Remember, base your intake on your current weight, not your pre-pregnancy weight.

This may become problematic, especially when morning sickness creates a serious barrier to your ability to even look at food.

That's when protein shakes can come in handy.

What Kind Of Protein Should Pregnant Women Take?

A person preparing vegetables at the kitchen

Get your protein from foods rich in essential pregnancy nutrients.

But let's be real: not all protein foods are going to hit the spot. Cravings or aversions can toss that ideal diet out the window.

Enter a high-quality, organic whey protein supplement – a fine supplement to your diet.

Whey protein's great if dairy's cool with you; it's easy to digest, minimizing bloating, according to the study from the Journal of Sports Science and Medicine [4].

Plant-based powders, highlighted in Nutrients journal, are tops for vegan or vegetarian moms-to-be, ensuring you get enough protein without animal products [5].

2. Nursing and Breastfeeding Mothers

Is Protein Powder Safe During Breastfeeding?

Yes, protein powders are generally safe for breastfeeding, but always check the label first. I'll cover which ingredients to avoid in a bit. Whey protein's a great choice, unless you're dairy-allergic.

It's often easier for most women to absorb, and post-childbirth, it's gentle on your digestive system.

Why Is Protein Important While Nursing?

A pregnant woman breastfeeding her baby

Protein is vital for nursing moms and babies because it supports the baby's rapid growth, which includes developing new bone tissue, muscle fibers, brain cells, and organs.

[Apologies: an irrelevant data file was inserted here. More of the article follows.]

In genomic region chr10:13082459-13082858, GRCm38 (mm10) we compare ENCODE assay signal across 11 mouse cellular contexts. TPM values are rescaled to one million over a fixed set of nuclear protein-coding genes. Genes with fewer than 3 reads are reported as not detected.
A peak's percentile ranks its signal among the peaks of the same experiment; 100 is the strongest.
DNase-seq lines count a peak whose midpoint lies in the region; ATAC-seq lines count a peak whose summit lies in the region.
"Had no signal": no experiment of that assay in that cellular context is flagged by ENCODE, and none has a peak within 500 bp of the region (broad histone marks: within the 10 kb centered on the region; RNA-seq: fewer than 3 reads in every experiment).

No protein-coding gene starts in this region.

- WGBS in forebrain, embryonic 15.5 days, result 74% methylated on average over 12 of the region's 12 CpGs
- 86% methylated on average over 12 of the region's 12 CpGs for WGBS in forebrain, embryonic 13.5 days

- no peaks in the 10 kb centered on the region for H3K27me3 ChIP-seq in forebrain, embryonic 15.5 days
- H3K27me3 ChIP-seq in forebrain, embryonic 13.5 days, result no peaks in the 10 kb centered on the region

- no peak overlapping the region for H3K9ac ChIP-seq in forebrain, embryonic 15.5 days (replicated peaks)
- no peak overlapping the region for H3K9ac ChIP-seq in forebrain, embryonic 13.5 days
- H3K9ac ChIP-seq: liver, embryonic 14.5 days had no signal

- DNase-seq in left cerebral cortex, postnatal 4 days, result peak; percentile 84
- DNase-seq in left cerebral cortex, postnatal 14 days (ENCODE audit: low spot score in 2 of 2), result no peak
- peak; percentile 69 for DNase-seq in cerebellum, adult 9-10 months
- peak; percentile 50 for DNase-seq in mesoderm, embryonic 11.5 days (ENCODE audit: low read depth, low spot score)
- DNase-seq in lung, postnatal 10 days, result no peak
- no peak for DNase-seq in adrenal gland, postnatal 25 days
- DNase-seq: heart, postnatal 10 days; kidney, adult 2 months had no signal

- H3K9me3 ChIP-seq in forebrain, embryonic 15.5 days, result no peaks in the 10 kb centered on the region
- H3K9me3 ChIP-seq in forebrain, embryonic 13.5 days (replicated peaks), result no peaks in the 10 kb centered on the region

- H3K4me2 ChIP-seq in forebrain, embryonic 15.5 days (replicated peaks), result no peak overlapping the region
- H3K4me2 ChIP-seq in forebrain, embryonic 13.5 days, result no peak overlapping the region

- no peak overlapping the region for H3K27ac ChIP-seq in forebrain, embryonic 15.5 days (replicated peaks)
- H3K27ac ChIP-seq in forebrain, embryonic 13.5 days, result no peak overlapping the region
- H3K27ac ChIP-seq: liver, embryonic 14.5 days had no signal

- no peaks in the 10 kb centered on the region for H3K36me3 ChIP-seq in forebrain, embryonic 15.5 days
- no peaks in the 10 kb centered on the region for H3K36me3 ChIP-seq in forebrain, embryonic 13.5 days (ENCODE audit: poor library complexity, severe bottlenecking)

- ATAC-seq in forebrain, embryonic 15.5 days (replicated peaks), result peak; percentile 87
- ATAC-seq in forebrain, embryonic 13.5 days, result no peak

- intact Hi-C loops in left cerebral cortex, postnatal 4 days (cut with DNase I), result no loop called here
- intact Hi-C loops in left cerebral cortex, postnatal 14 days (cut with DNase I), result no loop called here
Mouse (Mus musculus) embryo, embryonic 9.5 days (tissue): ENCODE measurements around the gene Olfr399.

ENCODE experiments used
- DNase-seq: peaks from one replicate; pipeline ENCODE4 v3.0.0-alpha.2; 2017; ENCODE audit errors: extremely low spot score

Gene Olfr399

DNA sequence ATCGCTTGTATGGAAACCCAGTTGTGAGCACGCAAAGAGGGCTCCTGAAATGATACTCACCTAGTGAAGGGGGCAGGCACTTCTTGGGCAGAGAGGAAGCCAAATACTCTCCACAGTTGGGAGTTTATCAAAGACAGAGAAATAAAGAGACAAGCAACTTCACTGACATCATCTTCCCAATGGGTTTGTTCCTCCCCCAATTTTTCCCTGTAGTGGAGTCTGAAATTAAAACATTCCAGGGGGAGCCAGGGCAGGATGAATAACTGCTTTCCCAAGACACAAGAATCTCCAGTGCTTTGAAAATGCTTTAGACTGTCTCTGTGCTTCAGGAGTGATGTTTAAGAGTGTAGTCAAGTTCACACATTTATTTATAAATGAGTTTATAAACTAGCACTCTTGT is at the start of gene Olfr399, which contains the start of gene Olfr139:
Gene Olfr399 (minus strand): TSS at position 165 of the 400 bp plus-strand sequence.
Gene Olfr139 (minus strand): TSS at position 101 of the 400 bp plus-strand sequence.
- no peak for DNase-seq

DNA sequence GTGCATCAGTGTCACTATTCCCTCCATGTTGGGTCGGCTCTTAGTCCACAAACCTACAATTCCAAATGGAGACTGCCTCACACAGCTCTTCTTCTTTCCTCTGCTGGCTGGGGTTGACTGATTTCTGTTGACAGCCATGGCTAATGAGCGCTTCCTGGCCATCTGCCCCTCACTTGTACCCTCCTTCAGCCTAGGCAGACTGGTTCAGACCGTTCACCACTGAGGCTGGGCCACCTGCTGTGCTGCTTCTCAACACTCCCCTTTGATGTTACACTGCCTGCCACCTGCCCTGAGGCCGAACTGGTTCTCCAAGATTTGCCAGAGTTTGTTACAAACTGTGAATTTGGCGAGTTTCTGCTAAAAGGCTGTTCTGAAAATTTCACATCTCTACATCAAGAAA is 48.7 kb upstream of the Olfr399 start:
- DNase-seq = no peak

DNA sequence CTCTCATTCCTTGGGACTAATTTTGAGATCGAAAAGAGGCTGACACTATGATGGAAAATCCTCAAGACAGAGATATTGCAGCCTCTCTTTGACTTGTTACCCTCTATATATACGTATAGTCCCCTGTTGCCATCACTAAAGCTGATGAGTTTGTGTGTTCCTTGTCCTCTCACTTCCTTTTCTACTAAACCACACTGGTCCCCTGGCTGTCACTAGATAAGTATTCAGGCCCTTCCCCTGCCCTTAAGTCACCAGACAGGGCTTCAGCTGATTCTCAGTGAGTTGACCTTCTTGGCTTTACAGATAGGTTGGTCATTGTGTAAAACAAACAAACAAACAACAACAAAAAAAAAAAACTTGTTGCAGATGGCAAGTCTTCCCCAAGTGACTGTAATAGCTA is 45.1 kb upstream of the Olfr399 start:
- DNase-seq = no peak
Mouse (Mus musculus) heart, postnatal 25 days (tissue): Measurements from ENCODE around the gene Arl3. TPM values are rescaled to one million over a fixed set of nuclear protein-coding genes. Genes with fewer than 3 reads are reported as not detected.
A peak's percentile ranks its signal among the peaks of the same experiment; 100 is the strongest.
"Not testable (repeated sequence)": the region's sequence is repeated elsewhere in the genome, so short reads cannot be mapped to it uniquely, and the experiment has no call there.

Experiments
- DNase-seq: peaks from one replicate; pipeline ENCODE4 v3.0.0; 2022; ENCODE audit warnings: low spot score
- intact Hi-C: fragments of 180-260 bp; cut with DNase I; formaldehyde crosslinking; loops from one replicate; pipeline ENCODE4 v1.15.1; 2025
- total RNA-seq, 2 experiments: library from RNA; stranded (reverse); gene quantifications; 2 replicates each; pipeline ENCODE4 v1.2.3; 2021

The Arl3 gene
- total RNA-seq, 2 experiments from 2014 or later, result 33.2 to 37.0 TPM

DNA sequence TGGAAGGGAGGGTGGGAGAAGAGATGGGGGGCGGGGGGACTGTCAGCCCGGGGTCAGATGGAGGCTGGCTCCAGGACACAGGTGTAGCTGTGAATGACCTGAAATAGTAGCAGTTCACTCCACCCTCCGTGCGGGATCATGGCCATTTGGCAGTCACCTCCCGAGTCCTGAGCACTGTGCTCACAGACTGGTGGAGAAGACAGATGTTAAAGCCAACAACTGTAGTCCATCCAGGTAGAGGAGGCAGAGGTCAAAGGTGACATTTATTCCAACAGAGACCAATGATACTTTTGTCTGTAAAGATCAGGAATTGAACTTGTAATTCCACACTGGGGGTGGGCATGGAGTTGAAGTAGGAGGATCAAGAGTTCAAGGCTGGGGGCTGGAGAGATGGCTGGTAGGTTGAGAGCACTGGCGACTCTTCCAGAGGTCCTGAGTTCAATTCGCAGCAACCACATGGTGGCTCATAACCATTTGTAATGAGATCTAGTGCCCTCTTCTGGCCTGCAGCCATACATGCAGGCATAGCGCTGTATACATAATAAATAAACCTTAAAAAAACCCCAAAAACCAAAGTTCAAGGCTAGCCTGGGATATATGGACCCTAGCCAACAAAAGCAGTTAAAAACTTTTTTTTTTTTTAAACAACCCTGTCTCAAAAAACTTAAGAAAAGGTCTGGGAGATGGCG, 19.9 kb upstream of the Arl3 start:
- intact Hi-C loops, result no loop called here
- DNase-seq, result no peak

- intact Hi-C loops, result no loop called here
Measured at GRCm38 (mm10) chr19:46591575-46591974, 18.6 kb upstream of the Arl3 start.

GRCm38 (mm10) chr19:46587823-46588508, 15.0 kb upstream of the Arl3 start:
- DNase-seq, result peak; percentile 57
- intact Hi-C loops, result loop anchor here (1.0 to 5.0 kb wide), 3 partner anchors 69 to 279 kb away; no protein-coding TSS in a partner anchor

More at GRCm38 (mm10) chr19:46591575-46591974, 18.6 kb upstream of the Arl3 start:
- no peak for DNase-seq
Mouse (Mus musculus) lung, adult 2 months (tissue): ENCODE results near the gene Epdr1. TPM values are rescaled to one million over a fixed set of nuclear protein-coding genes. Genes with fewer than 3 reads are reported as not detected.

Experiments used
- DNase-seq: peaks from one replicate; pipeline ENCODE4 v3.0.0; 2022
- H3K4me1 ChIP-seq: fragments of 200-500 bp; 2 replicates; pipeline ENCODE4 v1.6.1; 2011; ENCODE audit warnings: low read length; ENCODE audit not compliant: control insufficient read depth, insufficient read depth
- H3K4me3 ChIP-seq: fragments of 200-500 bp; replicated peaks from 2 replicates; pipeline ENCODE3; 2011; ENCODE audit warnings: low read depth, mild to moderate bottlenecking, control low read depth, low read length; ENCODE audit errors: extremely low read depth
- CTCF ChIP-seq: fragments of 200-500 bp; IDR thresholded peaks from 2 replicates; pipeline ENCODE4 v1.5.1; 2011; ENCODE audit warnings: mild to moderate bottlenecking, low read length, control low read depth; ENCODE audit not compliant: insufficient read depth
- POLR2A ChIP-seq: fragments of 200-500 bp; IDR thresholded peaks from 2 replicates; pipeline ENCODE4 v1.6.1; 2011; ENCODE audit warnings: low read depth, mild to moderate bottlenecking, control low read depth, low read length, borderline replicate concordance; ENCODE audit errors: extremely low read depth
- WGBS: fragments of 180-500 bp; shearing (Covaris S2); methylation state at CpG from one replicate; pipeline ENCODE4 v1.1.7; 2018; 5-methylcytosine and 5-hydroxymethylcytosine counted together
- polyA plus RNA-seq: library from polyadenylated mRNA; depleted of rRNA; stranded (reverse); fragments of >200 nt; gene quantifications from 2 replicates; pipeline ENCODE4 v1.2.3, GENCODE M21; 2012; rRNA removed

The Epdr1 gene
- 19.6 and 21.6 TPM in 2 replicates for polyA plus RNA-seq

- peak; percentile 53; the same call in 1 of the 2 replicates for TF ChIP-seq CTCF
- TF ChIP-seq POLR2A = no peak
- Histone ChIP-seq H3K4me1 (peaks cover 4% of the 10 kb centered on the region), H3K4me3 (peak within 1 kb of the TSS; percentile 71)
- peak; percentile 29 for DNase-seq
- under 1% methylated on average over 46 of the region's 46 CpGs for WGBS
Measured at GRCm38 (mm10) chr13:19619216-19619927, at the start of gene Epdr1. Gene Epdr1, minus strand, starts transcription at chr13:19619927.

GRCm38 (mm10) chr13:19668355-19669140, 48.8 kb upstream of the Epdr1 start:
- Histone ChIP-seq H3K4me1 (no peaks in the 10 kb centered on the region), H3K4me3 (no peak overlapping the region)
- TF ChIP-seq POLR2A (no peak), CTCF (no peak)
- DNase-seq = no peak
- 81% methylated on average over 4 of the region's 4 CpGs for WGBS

Based on medical guidelines, this may amount to an ounce of body weight per day [6].

This growth requires a mix of nutrients: vitamins, minerals, and amino acids, best provided through breast milk. Nursing moms also need to nourish themselves, especially for post-birth healing.


How Much Protein Does A Nursing Mother Need?

Nursing mothers need an extra 20 grams of protein daily on top of the average 0.5 grams per pound of body weight. For example, a 130-pound mom should aim for 85 grams per day (65 grams standard plus 20 grams extra).

This helps ensure a healthy breast milk supply.

Protein is essential during pregnancy, and without sufficient amounts, your baby won't grow normally. Regularly consuming more protein than you need, however, can also impede your baby's development.

- Sara Ipatenco, Health Journalist

What Kind Of Protein Should A Nursing Mother Take?

Ideally, nursing mothers should get natural protein from their diet, as it also boosts the supply of other vital nutrients like iron and essential vitamins.